Tuesday, August 18, 2015

HOW TO PLAN EFFECTIVE LESSONS (PART FOUR – MEASURING SUCCESS)

When choosing effective measures for our students' success, our focus should not be on differentiating between assignments and assessments, but on how to use them as effective and accurate tools to measure our students' learning.

There must be a purpose to all assignments and assessments. The purpose, as mentioned, is always 2 fold;
  • to bring our children back to the intended Key Learning; and 
  • to provide a platform on which to apply the Key Learning. 
And in order to accurately convey our purpose for the task, we employ the use of Command Words.

The importance of Command Words
Command Words are essentially words and phrases we use to direct our audience to the intended task. Words like ‘Describe’ and ‘Explain’ tell our audience very explicitly what we want them to do in the exercise.

There are many types of Command Words and I deal with them at length in this series of articles. But suffice to say in this discussion is that choosing the right Command Word for the task is like choosing the right tool for the job. An ‘Explain’ when the intention was really to ‘Evaluate’ will yield a very different product and hence an inaccurate reflection of the learning.

The importance of Rubric
To measure the achievement of the student in meeting the demands of the Command Word, we need an accurate and appropriate rubric. The rubric must deliberately seek out and award positive performances of the Command Word so that the score is an accurate reflection of the degree to which the student has acquired the intended Key Learning. Let me illustrate.

Go back to the root question in our earlier example;
Evaluate the success of measures to control deforestation.
In this case, the rubric must allow for the performance of an appraisal and demand that the response examines the various perspectives of the issue, coming to a conclusion based on the arguments presented. Here is a good example;

Level 1
  • Generalized answers with little support. 
  • Weak reasoning with many parts being unclear. 
Level 2
  • Only ONE SIDE of the opinion is given and supported with appropriate evidence, OR 
  • BOTH SIDES of the opinion are discussed, with weak support given for either or both. 
Level 3
  • Comprehensive answers supported by sound knowledge of theory and concepts. 
  • BOTH SIDES of the opinion are discussed and well supported with appropriate examples and evidence. 
Conversely an answer scheme like the following will not measure the intended outcome stated in the question.
  • Award 1 mark for each measure mentioned. 
  • Award 1 mark for each detail of the measure mentioned. 
  • Award 1 mark for each reason given to justify success.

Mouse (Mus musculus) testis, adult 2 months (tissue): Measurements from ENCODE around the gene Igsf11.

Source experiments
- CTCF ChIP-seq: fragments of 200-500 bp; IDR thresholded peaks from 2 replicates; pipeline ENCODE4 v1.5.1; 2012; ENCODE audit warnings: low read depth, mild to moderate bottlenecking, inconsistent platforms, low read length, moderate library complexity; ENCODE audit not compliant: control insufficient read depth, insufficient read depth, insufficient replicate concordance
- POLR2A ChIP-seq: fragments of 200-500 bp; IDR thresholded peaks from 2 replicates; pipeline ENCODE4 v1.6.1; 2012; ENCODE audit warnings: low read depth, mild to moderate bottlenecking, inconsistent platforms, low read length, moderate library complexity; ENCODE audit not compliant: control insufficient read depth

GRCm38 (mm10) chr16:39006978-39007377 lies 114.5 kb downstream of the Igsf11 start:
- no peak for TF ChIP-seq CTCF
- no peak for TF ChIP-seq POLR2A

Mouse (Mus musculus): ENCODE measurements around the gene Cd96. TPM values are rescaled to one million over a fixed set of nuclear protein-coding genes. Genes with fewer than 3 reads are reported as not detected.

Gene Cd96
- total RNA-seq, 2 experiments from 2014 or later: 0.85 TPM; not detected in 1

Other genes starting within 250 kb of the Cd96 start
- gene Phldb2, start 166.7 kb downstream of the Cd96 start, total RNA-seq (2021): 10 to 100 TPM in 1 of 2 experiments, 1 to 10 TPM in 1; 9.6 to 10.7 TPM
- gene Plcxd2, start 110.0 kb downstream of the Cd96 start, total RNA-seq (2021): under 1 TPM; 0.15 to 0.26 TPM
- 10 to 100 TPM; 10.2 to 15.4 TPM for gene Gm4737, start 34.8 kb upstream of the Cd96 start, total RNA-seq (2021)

When constructing the rubric, it is also important to pay attention to where we set the minimum acceptable level of achievement, put simply, the pass grade. The same task, when put to different groups of students, at different levels of learning, should not have the same minimum level of achievement.

For example, if we are introducing titration for the first time to a class of 7th Graders, it would not be fair for us to expect them to recount all the 7 steps to the experiment. We would give ourselves a pat on the back if they could remember the most important 3.

However, if the same task was now given to a class of 12th Graders, not only would we be expecting them to know the 7 steps, we would also expect them to include in their description, the possible errors that could result from each step.

This is what being accurate and appropriate means; able to measure the desired outcome; and able to offer a meaningful reflection of learning that is appropriate to level and circumstance.

Rubrics should also be tangible in their description. We should avoid unquantifiable descriptors like ‘able to understand the audience’ or ‘able to sustain the interest of the reader’. If we can’t put a finger on the demands of the rubric, it will lead to either our children seemingly never being able to attain that level of achievement, or result in large discrepancies between raters, all of which are not healthy to the education of our children.

In the end, which assignment and assessment to use must be determined by the desired outcome. We need to be deliberate with the construction of the task so that not only can skills and knowledge be received and reinforced, the same skills and knowledge can be reviewed, revised and revisited during the post task analysis.

By leveraging on assignments and assessments, we will be able to quantifiably make learning more meaningful and hence improve long term retention for our students.

Next up: Constructing effective lessons

Understanding Education

How to promote Effective Learning

How to plan effective lessons

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